Grant Writing Tips

Tips & Advice for Preparing a Grant Application

1. Know about CFWC priorities.

  1. Read about our grant program under the Grant Opportunities tab to learn about our priorities.
  2. Read grant guidelines under the FAQ section below.

2. Practice your “ask” on others.

  1. Outline what you want to say before you write.
  2. Tell why this grant is needed. What will change if you do this project.
  3. Describe the outcomes you expect to see.
  4. Who else will help you? Show that others think this is important and are willing to help shoulder the load.

3. Be specific.

  1. Set two or three specific goals you want to accomplish with this grant.
  2. Use numbers to express your goals (for example, increase participation by 50%, serve 100 people, raise $10,000).

4. Keep it simple.

  1. Be compelling, but don’t overstate.
  2. Avoid jargon and use words others can understand.

5. Check your budget.

  1. Make sure your budget aligns with grant guidelines and there are no mathematical errors.


  1. Have at least one person unfamiliar with your program read the application to tell you what’s confusing or unclear.
  2. Proofread and spell check.
Community Foundation Grant FAQ
What criteria are used to award grants from the Community Foundation?

The proposals that are awarded:

  • Will provide opportunities for people with limited resources and limited access.
  • Are based on evidence of need and include a method for measuring progress toward the stated goals.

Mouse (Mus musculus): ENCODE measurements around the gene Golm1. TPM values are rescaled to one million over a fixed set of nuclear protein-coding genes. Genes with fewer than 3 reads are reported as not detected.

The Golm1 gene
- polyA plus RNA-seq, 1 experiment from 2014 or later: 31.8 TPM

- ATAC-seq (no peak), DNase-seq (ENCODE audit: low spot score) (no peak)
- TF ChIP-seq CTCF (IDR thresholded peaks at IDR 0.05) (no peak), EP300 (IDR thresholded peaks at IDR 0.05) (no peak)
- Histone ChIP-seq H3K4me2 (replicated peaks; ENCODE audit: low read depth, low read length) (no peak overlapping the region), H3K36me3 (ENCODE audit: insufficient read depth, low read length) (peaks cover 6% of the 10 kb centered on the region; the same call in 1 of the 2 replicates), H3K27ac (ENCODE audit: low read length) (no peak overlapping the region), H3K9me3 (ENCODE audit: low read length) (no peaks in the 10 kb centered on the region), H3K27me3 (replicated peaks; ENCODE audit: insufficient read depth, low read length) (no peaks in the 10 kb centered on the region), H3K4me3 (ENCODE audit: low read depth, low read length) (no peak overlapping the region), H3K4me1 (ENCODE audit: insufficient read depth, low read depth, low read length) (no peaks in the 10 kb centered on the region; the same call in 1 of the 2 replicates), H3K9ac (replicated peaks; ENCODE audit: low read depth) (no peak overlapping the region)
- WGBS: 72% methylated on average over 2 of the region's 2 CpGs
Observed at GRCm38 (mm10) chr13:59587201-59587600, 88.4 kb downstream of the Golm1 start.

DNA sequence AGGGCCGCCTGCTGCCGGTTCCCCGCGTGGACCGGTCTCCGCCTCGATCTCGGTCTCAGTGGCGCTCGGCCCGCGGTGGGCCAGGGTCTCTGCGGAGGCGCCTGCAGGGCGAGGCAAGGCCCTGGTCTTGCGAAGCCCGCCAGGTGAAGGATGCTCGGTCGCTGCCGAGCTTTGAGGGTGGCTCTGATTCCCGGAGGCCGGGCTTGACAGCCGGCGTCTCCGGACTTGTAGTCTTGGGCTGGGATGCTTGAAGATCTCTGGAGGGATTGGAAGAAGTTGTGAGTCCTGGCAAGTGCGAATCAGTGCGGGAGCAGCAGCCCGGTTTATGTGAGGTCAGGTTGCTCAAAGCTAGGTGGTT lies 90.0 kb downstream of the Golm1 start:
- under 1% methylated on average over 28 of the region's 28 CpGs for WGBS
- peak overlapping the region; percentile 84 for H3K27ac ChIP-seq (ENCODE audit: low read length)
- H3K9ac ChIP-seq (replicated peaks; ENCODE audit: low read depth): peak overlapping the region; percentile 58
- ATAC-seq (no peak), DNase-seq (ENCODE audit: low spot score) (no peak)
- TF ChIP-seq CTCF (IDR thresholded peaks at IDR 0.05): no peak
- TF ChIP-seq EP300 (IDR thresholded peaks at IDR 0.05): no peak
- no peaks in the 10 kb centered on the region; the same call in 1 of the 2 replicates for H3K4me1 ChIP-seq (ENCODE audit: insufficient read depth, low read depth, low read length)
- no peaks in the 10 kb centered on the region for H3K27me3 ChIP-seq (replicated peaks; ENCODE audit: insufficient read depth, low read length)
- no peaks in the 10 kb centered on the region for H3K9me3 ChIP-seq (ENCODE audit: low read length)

• Demonstrate a high probability of having local impact.
  • Demonstrate a high probability of meeting a basic need in Wabash County.
What kinds of proposals are likely to be awarded?


  • that serve the people of Wabash County
  • that affect the most people
  • that fill a gap in service
  • that meet an urgent need
  • that enable an organization to better serve the people of Wabash County
  • whose outcomes can be measured
  • that, when possible, demonstrate cooperation with other organizations doing similar work for greater impact
  • that typically, but not exclusively, can be accomplished with amounts less than $5,000.00
What will Good Deeds Grants not fund?


  • That do not affect people locally
  • That do not provide opportunities
  • That show little urgency
  • That are “third party” projects (ex. Someone who wants to bring a performance to area schools but has not received an invitation from school administrators or teachers)
  • Whose effectiveness can’t be measured or for which there is no evidence of need
  • From individuals, or proposals designed to support a named individual
  • For organizations not in good standing with the CFWC
  • For projects that are not core to the mission of the applicant’s organization
  • For organizations that are located in foreign countries
  • Salaries and the normal cost of doing business